Whether the skills are suitable or not is beside the point. THE more important factor is not as much those skills themselves but what it took to get them: DISCIPLINE and the ability to WORK HARD to do the practice even when it felt BORING. With that, if the skills they have are not adequate, they can LEARN the skills they need. Discipline is a skill that we should build our culture around instilling. It shouldn't be limited to a few "whizzes" - it should be the standard. Whatever our talents may be, programming or not, they cannot be realized without that fundamental skill. So I would see nothing wrong with hiring them.
(This from a person who lacked the DISCIPLINE to develop mad coding skills during his youth years despite having perhaps as many as 21 of them to do it in (depending on if you count to the present or to the realization) and only realized the crushing implication of that in the past few years and just recently realized the value of DISCIPLINE.)
I think we shouldn't be trying to terraform Mars anyways until we've first ruled out the possibility of the existence of any native life. Evidence keeps coming in that makes the odds look better and better there may be something there, yet we have nothing to be able to say conclusively and decisively one way or the other. I think we should get that out of the way first.
If we don't, and there was life and we destroyed it, well, for one, is that moral? Even if it's only simple organisms, is it right to just blow them away? Especially we want to claim to care about, say, life here on Earth. What kinds of attitudes would we be putting out into the universe that might get us into trouble in the more distant future when maybe we could actually travel somewhere else with real, intelligent life? More "tangibly", we would be doing science a HUGE disservice by destroying an example of a second natural biosphere, something which would be of enormous scientific value in its own right to study.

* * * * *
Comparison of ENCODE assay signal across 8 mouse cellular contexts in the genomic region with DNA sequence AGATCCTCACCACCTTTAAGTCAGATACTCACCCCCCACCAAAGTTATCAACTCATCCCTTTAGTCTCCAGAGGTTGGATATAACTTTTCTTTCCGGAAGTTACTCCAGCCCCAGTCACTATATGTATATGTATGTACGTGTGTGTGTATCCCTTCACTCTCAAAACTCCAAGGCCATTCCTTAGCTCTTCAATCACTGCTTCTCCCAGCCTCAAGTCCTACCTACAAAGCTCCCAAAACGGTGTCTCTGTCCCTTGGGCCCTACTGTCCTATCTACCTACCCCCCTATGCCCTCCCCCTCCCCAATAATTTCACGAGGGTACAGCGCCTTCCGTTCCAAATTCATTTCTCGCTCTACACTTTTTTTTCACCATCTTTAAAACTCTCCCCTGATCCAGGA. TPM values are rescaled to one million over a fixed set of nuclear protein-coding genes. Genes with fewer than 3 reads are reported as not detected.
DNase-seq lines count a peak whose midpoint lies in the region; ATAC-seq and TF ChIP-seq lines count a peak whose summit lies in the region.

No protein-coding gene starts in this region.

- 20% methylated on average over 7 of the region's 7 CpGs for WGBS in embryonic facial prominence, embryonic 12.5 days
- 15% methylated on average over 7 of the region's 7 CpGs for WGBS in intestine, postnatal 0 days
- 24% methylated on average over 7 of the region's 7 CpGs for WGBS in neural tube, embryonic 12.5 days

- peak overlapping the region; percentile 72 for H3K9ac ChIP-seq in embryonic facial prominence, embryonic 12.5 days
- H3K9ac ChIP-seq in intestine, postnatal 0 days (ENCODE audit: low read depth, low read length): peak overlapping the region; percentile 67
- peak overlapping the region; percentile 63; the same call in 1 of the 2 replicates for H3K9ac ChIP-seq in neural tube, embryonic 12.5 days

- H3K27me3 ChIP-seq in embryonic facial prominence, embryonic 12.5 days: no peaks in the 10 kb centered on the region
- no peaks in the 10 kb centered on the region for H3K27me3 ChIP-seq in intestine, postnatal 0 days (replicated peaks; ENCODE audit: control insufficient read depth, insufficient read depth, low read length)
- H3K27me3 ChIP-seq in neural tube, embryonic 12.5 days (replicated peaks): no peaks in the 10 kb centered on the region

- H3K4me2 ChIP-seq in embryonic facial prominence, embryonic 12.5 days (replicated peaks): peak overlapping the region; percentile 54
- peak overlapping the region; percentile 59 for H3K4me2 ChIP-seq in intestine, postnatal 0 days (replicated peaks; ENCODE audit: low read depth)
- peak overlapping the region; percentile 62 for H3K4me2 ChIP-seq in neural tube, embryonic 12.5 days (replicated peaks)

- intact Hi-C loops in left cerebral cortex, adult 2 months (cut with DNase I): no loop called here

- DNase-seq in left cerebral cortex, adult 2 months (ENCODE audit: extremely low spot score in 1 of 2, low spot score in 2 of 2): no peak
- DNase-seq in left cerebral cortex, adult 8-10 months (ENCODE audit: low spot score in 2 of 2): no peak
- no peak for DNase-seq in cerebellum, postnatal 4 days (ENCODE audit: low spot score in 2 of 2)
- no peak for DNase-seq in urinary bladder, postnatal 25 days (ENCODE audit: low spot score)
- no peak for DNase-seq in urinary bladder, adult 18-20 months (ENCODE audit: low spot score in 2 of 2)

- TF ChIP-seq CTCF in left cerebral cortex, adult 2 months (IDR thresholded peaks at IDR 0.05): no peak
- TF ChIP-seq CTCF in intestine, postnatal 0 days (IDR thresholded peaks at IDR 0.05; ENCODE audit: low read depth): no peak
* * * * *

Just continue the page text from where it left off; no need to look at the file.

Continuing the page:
The ruthless ideology of exploitation is what created a lot of the problems we have right here on Earth. Why should we continue it?
So I think we should get that down first. If there is life, we should try to find a way to preserve it. That may mean sacrificing terraforming, or even colonization at all, although I'd imagine that if we actually worked on understanding that life once we found it, we might be able to figure out a way to live on the planet without also denying it life.
And even evidence of past life could be vulnerable. In that case it's not so much a moral issue as an issue of scientific value. I think we need a prudent approach to Mars. I don't think we shouldn't go; I just think we need prudence and a measured plan.
Personally, I think the nukes should be used to resurrect Project Orion and send a manned mission to the Jupiter or Saturn system, or even further to Pluto or even Eris. THAT would be awesome.
Algol-60 surely must be regarded as the most important programming language yet developed. -- T. Cheatham